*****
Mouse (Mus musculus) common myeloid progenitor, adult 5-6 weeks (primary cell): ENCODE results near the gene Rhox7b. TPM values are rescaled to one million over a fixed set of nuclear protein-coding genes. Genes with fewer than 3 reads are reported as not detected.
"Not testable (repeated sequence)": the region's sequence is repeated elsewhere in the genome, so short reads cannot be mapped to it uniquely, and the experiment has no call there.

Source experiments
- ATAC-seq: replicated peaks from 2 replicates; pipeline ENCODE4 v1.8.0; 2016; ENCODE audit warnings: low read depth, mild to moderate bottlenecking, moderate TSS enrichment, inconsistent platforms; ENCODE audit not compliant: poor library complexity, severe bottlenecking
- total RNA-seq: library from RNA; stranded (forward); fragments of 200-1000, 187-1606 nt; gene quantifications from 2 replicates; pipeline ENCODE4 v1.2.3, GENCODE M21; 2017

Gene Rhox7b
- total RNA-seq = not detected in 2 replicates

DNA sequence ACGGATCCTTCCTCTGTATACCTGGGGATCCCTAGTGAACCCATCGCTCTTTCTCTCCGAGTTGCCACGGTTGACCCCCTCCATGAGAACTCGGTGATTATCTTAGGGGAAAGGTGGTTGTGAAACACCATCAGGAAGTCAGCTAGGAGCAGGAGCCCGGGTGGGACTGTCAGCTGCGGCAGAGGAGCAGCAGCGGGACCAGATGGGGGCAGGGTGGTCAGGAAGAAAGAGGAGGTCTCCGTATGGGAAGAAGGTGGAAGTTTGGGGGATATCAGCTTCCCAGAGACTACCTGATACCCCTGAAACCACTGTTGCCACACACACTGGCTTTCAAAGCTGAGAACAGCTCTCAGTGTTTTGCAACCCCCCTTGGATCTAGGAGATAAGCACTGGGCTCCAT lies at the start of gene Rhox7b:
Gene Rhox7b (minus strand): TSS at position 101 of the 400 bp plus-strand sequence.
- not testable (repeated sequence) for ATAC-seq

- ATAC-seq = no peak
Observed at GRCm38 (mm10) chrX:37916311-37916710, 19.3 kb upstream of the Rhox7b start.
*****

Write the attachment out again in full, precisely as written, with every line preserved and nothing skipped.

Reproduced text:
Mouse (Mus musculus) common myeloid progenitor, adult 5-6 weeks (primary cell): ENCODE results near the gene Rhox7b. TPM values are rescaled to one million over a fixed set of nuclear protein-coding genes. Genes with fewer than 3 reads are reported as not detected.
"Not testable (repeated sequence)": the region's sequence is repeated elsewhere in the genome, so short reads cannot be mapped to it uniquely, and the experiment has no call there.

Source experiments
- ATAC-seq: replicated peaks from 2 replicates; pipeline ENCODE4 v1.8.0; 2016; ENCODE audit warnings: low read depth, mild to moderate bottlenecking, moderate TSS enrichment, inconsistent platforms; ENCODE audit not compliant: poor library complexity, severe bottlenecking
- total RNA-seq: library from RNA; stranded (forward); fragments of 200-1000, 187-1606 nt; gene quantifications from 2 replicates; pipeline ENCODE4 v1.2.3, GENCODE M21; 2017

Gene Rhox7b
- total RNA-seq = not detected in 2 replicates

DNA sequence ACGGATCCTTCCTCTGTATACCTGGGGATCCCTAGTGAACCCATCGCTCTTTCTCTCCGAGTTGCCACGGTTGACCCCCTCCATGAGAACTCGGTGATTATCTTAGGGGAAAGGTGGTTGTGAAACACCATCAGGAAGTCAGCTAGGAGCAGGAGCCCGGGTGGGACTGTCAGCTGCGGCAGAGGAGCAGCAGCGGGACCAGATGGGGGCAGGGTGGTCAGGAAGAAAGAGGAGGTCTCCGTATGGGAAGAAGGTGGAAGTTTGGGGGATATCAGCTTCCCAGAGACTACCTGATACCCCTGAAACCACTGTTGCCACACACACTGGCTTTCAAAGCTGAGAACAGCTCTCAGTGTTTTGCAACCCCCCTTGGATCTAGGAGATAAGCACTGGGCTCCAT lies at the start of gene Rhox7b:
Gene Rhox7b (minus strand): TSS at position 101 of the 400 bp plus-strand sequence.
- not testable (repeated sequence) for ATAC-seq

- ATAC-seq = no peak
Observed at GRCm38 (mm10) chrX:37916311-37916710, 19.3 kb upstream of the Rhox7b start.